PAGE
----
Barbel Fishing World

Go Back   Barbel Fishing World Forums > Message Boards > Barbel Talk

Notices

Reply
 
Thread Tools
  #11  
Old 29-07-2017, 11:49
Dave Taylor's Avatar
Dave Taylor Dave Taylor is offline
Senior Member
 
Join Date: Jan 2013
Location: West Parley
Posts: 1,457
Default

Most of the suspended algae I've witnessed in our eutrophic uk rivers tend to be brownish in colour, ... there are umpteen species though. They just require some warmth, light and nutrients, like most instream plants. Besides the water turbidity they can create which in turn may reduce desirable crowfoots etc,.. they will also reduce available dissolved oxygen to other inhabitants.
By overloading the biomass with nutrients we create a perfect environment for them throughout the warmer months especially when coupled with low flows.

https://www.gov.uk/government/public...english-rivers

The link is long I'm afraid, and doesn't seem to mention abstraction which obviously further reduces levels.
Reply With Quote
  #12  
Old 29-07-2017, 16:35
Michael Foster Michael Foster is offline
Member
 
Join Date: Apr 2011
Posts: 43
Default

Hi Alex
I would say that the Jacobs Douwe Egberts processing plant in Banbury and the King Sutton Silo’s a couple of miles downstream have to be the number 1 culprits. I did raise this in the previous thread on this subject a couple of years ago.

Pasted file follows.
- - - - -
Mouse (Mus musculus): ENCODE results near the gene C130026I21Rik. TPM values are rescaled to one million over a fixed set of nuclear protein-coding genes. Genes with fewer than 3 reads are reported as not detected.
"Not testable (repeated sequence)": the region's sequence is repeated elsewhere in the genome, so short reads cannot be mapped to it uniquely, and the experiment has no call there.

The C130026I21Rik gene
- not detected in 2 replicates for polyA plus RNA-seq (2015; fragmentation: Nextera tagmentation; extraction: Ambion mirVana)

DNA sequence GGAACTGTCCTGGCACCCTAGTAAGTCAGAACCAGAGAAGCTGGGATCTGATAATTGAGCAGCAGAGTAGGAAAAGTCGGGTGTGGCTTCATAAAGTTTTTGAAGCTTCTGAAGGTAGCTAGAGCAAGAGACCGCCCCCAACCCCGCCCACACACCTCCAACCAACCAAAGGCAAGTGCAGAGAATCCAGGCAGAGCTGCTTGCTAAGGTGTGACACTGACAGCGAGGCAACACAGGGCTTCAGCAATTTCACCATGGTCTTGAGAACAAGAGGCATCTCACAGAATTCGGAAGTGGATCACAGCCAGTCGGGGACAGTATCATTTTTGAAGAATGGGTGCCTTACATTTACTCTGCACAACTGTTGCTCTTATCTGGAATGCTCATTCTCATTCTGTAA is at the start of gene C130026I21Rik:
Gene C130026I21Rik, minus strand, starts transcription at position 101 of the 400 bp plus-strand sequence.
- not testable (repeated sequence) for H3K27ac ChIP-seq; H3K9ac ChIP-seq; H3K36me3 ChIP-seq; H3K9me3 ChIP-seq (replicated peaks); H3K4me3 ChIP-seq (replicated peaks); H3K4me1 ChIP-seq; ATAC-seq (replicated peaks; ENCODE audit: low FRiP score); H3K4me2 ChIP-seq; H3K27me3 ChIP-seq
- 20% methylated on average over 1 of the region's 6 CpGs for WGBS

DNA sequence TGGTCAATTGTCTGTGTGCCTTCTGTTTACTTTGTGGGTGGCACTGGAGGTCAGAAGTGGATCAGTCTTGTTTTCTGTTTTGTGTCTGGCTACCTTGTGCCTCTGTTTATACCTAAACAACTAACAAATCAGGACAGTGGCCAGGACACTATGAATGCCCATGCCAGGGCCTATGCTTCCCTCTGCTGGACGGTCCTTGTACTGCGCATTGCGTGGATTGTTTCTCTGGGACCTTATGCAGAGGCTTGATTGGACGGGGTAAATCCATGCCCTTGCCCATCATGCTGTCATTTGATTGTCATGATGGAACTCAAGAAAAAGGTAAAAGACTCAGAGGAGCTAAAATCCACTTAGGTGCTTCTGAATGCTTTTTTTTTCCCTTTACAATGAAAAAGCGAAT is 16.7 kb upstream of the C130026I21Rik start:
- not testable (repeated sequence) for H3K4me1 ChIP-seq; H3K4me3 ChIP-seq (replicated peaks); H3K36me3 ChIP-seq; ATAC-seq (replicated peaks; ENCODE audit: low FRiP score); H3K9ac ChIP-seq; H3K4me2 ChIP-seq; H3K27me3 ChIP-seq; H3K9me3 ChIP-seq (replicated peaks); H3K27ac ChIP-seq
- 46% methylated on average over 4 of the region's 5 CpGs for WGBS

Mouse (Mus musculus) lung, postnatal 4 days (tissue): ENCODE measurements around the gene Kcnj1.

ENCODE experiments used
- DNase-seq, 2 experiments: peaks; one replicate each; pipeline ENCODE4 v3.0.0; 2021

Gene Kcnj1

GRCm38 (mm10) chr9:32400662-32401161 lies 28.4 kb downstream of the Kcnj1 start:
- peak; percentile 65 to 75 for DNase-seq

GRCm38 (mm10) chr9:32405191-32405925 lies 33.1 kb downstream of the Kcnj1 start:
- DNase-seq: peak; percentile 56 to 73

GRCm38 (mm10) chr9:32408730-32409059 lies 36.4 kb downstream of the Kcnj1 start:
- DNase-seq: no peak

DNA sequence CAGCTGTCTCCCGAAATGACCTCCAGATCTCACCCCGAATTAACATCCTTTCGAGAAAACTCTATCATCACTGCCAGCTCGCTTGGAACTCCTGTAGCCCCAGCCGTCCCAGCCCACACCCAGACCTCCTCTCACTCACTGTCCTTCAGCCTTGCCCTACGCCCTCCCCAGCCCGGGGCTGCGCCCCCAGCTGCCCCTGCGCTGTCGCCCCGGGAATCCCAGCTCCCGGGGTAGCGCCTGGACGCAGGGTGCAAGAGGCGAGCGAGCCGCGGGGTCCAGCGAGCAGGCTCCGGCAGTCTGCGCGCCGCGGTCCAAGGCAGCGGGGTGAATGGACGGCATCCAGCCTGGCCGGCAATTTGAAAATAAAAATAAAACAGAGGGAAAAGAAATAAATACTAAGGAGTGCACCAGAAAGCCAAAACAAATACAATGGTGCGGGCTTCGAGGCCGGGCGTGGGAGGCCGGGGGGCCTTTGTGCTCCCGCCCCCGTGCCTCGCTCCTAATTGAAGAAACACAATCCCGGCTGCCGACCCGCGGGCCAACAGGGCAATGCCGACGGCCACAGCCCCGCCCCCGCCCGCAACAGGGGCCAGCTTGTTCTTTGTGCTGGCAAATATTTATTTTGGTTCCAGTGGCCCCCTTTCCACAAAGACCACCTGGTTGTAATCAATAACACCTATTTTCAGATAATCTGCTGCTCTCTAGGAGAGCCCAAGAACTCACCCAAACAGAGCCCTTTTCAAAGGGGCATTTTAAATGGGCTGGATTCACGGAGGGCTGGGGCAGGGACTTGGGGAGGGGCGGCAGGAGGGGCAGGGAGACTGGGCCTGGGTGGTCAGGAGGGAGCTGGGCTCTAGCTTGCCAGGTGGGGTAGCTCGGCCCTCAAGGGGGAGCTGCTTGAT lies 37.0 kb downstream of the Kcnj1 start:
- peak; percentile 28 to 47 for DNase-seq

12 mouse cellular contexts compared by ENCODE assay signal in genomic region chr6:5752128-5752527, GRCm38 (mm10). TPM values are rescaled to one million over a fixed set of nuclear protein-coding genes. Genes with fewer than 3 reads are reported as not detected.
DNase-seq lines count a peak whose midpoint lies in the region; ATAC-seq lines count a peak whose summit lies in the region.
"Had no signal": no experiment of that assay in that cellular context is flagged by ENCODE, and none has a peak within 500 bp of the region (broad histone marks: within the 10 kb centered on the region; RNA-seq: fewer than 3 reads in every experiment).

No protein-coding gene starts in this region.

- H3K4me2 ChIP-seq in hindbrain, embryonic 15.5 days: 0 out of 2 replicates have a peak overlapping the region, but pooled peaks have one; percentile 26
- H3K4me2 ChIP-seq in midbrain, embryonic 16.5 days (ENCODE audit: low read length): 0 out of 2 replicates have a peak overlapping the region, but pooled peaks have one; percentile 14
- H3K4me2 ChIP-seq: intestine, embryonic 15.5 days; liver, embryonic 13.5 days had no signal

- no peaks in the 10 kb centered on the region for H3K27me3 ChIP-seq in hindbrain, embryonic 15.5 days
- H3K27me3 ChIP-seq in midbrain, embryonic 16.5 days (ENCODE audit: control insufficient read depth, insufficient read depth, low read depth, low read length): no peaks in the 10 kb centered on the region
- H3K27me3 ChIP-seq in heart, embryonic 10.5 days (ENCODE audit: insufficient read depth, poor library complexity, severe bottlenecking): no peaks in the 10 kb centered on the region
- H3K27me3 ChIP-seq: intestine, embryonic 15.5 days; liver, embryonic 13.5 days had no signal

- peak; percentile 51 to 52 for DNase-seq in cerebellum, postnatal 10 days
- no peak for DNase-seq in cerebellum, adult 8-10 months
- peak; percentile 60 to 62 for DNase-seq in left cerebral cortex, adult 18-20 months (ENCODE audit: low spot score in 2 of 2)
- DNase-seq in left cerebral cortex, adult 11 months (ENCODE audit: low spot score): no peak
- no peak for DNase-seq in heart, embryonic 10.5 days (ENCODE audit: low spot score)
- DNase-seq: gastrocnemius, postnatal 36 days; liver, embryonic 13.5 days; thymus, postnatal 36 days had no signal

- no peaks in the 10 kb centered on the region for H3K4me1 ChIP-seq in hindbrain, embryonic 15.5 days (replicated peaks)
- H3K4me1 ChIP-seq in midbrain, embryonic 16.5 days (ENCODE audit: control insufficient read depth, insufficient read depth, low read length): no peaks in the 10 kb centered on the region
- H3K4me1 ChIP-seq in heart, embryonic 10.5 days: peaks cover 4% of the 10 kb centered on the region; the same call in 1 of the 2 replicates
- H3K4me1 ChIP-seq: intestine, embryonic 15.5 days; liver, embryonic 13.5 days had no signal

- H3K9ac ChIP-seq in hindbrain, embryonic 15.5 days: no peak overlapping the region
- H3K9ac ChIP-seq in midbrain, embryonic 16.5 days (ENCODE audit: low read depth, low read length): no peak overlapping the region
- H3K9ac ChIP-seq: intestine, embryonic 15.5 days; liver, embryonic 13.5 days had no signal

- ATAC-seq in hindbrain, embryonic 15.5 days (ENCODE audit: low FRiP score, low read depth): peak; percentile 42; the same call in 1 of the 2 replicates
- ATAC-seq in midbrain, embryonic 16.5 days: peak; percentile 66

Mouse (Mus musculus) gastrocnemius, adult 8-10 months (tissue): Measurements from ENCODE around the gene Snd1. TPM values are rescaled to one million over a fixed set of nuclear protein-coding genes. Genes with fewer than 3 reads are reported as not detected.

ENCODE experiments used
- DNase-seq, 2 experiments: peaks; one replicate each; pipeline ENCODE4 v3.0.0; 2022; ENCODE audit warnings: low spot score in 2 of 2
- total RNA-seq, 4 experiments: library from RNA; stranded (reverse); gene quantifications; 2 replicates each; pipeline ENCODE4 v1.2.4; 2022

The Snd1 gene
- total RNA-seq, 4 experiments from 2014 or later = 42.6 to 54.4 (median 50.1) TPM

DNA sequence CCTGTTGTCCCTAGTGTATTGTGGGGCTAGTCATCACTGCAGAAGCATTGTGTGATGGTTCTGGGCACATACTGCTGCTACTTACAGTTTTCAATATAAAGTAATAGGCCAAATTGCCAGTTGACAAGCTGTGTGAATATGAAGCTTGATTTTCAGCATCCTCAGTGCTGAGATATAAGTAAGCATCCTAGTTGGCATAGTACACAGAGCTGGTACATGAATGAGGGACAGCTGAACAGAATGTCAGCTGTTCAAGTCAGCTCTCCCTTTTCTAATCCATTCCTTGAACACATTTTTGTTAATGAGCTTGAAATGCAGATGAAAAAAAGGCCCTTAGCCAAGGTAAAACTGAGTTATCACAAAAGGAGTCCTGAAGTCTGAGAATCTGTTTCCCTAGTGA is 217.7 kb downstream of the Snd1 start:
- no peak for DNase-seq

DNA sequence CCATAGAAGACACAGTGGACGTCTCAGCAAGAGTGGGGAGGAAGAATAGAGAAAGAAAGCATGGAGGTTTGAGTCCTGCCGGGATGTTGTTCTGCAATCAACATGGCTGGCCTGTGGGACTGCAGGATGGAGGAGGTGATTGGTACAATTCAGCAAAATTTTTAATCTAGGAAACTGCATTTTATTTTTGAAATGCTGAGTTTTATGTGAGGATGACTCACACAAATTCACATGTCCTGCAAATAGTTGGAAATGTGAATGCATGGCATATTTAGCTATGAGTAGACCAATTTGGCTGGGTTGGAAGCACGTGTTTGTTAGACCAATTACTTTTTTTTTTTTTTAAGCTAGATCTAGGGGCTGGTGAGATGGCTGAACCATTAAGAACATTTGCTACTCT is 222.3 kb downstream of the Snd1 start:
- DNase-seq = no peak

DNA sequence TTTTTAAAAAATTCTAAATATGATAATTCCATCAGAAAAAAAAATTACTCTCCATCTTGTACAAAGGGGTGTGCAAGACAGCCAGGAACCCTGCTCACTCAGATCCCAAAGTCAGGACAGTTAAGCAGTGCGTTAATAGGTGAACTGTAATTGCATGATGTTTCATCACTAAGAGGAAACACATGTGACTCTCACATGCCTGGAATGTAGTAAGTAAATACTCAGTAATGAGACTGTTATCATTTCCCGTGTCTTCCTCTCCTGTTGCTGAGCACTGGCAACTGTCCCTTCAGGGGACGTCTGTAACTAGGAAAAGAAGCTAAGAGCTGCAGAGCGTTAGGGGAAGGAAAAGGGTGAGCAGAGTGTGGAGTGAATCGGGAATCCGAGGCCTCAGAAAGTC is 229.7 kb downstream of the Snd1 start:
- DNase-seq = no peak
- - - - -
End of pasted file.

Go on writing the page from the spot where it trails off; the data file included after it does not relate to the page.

The said processing plant obviously dont give a sh*t about the air quality and stink adjacent to their plant, which I have to inhale most mornings while dropping intoTesco’s across the road, so I don’t think they would be to worried about what the waste products at the Silo’s are doing to the Cherwell.
We noticed in the early to mid 90s that there was a slight tinge in the water developing , which seemed to get progessively worse season by season. I have a friend in Kings Sutton who worked at the Silo’s for a few years, I shall have a word with him. Apparrently a lot of the waste is still stacked up outside close to the river,which causes a lot of leakage. There doesn’t seem to be a problem upstream from here, only downstream!!
The problem is definately worse in the summer. Chemistry wasn’t my best subject at school, but could the higher water temps and absorbancy, coupled with the reduced flow rates have something to do with it.
I fished the Cherwell after christmas, you would think it was a different river, it looked in superb condition, colour and flow. The crayfish were extremely active in the cold weather and so were the otters, the bank was littered with loads of crunched up crays and piles of otter spraints. Our furry friends do occasionally have their good uses!
Back to Jacobs Douwe Egberts. They have invested millions in that plant in the last few years and are probably Banbury’s biggest employer, perhaps the EA have been persuaded to turn a blind eye to their waste and environmental procedures!!! Which might explain why the EA never get back to you. Couldn’t imagine the residents Virginia Water having to put up with that stink every day!!!